‘We stuck our heads in the sand for a long time’

Brexit Proof Q&A: Mark Loftus, Paddy Box

Mark Loftus of the Paddy Box.

Mark Loftus of the Paddy Box.

 

Mark Loftus is the founder and creator of the Paddy Box, a business which allows customers send a selection of Irish products to anyone around the world in a gift box. Having launched the company in 2017, Paddy Boxes including Irish staples like Barry’s Tea, Ballymaloe Relish and Tayto have been shipped to more than 100 countries.

While its core product has proved to be a success, Loftus has been expanding his range, having recently launched the Mammy Box which includes treats for new mothers and baby accessories.

The company also sells a “Brekkie Box” including Clonakilty rashers, sausages and pudding as well as McCambridges bread.

What was your reaction when you heard the UK had voted to leave the EU?
We couldn’t really believe that the Leave side had managed to misinform so many impressionable voters in the UK and the Remain side wasn’t able to thwart that.

How is your business likely to be affected?
We ship to about 108 countries but the UK is still a great market for us – we send about 10-15 per cent of our boxes there. We are well versed in customs declarations for other countries but our concern would be an increase in costs or tariffs. With Cadbury’s, for example, a lot of their product comes from the UK so we’ve had to go to Mondelez directly to make sure the supply line will be viable.

When did you begin preparing for Brexit and what contingency plans have you put in place so far?
It took us a while. We stuck our heads in the sand for a long time. Once it started to get serious and there was a real idea there’d be a hard Brexit, we started to go to our suppliers to get an idea of their plans.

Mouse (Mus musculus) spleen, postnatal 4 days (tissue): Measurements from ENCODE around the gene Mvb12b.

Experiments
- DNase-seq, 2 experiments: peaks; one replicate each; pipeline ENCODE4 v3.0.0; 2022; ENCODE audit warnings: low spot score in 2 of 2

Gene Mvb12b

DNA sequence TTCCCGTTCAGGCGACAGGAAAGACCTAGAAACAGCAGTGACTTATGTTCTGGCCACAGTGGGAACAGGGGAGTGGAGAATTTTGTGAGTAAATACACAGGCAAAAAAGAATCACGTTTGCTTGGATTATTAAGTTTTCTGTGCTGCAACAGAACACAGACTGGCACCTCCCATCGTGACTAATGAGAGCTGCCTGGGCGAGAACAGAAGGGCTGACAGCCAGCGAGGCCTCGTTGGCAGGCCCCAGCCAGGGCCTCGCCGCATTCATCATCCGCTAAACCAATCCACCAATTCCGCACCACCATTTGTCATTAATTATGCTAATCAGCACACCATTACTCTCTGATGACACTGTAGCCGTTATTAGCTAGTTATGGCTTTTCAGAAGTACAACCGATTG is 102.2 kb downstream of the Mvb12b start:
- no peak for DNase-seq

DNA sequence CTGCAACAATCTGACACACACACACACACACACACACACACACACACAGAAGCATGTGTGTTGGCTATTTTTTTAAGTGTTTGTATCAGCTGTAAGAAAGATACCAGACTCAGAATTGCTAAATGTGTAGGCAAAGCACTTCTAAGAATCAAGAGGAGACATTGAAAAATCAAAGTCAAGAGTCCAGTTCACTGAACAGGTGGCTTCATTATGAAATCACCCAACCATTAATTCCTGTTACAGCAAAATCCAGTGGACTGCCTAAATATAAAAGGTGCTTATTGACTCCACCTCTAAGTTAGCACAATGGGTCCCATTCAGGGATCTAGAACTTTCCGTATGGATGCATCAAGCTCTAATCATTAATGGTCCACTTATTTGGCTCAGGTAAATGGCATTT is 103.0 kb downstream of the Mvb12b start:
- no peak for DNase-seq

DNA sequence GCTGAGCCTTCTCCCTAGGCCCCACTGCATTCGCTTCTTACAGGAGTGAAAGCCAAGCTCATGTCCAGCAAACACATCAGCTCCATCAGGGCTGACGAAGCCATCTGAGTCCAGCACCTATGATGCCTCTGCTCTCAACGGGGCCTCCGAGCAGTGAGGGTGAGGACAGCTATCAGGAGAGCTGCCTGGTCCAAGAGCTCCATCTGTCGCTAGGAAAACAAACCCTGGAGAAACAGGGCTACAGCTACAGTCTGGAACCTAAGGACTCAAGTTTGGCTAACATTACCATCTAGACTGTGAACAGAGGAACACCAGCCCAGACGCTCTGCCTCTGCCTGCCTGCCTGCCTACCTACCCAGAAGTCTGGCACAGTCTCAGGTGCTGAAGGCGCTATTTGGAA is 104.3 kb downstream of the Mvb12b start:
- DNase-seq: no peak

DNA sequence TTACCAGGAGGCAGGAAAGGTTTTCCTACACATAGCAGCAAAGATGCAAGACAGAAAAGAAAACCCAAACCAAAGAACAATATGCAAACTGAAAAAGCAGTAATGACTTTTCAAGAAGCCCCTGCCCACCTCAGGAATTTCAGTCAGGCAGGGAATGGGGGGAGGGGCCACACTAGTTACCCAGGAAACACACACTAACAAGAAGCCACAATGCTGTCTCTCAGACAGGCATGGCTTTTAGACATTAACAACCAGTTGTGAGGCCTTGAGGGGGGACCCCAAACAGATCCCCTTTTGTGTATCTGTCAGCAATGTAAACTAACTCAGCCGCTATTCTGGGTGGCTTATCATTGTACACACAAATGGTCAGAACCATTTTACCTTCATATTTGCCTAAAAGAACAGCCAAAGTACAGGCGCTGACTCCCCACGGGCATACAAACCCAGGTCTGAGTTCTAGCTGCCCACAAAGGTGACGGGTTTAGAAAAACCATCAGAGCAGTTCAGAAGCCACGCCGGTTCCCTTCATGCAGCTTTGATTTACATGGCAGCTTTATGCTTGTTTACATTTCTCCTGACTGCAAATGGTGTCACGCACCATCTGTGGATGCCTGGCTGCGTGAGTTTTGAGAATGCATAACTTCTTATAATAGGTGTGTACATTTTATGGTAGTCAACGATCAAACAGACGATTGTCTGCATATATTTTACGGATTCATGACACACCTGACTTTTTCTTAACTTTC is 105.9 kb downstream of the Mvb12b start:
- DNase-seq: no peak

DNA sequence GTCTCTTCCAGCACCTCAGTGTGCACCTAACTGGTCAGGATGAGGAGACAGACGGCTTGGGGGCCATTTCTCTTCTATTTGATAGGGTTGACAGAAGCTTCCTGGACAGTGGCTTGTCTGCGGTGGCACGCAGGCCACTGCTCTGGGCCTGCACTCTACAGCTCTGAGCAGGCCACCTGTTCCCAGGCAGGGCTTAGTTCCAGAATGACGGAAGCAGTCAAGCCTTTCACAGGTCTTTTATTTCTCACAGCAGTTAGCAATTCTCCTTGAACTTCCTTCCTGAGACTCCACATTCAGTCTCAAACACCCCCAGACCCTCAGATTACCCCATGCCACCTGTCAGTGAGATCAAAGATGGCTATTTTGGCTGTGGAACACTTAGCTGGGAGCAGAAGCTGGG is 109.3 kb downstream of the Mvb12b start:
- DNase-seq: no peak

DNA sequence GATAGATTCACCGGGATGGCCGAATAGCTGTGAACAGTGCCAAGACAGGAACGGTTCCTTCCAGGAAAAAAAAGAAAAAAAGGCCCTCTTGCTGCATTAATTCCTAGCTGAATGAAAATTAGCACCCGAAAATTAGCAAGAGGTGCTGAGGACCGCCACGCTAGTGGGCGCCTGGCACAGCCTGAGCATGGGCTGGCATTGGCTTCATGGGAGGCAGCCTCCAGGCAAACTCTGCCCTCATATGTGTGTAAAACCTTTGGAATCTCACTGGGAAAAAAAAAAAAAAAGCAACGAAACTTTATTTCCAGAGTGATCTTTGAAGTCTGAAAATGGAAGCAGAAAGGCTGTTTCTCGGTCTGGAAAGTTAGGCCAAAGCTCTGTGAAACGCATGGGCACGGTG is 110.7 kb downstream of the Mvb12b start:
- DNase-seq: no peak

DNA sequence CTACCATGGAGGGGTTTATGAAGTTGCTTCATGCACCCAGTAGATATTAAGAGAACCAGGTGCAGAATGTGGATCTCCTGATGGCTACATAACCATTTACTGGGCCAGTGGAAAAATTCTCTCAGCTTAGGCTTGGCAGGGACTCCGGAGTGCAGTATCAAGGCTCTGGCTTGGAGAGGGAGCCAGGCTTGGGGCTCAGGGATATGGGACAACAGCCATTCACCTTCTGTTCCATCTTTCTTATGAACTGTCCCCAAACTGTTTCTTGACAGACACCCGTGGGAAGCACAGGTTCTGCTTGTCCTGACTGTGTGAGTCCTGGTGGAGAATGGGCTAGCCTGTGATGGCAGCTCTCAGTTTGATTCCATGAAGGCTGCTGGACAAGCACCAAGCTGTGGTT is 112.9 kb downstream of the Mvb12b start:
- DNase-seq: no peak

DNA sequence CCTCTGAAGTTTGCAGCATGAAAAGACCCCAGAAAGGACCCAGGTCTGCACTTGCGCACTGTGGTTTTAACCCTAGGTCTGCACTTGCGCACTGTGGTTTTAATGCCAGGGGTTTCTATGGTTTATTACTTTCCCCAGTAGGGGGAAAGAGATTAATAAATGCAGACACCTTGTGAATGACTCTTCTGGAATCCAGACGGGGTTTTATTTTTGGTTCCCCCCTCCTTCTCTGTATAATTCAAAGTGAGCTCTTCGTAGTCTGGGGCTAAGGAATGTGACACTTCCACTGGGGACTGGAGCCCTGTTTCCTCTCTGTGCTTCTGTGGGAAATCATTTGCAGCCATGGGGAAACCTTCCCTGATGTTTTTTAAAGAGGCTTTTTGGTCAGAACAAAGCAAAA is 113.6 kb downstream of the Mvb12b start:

Musgraves, one of our suppliers, has been stockpiling for over a year now. DHL will move their international hub for eastern deliveries. Other than that, we’ve sat down with Enterprise Ireland and the local enterprise board and gotten advice from them.

Are you examining new markets/suppliers and, if so, how practical is that?
The United States grew hugely for us last year and we’ve put an emphasis on advertising there. Health is going to be significant for us in terms of corporate. Alcohol is another significant market. We’ve started to research it in the US but it’s a bit of a minefield.

We’re moving into new markets the whole time to keep ourselves relevant and to keep ourselves growing.

Does Brexit present any opportunities for your business?
There are so many unknowns that it’s hard to see a clear opportunity. We send gift boxes so if Ballymaloe, for example, was facing huge tariffs, there would be an opportunity for us to send that over to people individually if they wanted that, possibly avoiding tariffs.

When do you expect to be Brexit-ready?
We’re just waiting along with everyone else. We can’t be totally ready until we’re informed what is going to happen when they leave. There are still a lot of unknowns.

What’s your best/worst case scenario?
Our best case scenario is that trading remains similar to what it is now with free trade and a seamless enough transition. Our worst case scenario is heavy tariffs on everything. The tariffs are the big thing for us. If big suppliers like Mondelez have significant supply chain issues, that will be a major issue for us and it may become unviable for us to stock Cadbury’s items.

Are you stockpiling goods / raw materials?
Ahead of Christmas, we stockpiled a huge amount. A lot of our stuff is ambient product but with some products we can’t stockpile. With the Cadbury’s stuff, we have stockpiled an awful lot of it.

How might the Irish or British governments, or the EU, help ease the pain of Brexit for your company or sector?
They could inform us what’s going to happen in terms of tariffs. Revenue has been in touch with us but they don’t have information as to what’s going to be hit with tariffs.

Looking out five years, how do you think your business or industry will have changed as a result of Brexit?
It’s hard to know but, if it’s a seamless enough transition, I don’t think much will change. We may have more multinationals coming here which would be good for our corporate business. Our business is growing and growing so we’ve been trying to grow regardless of what Brexit throws up.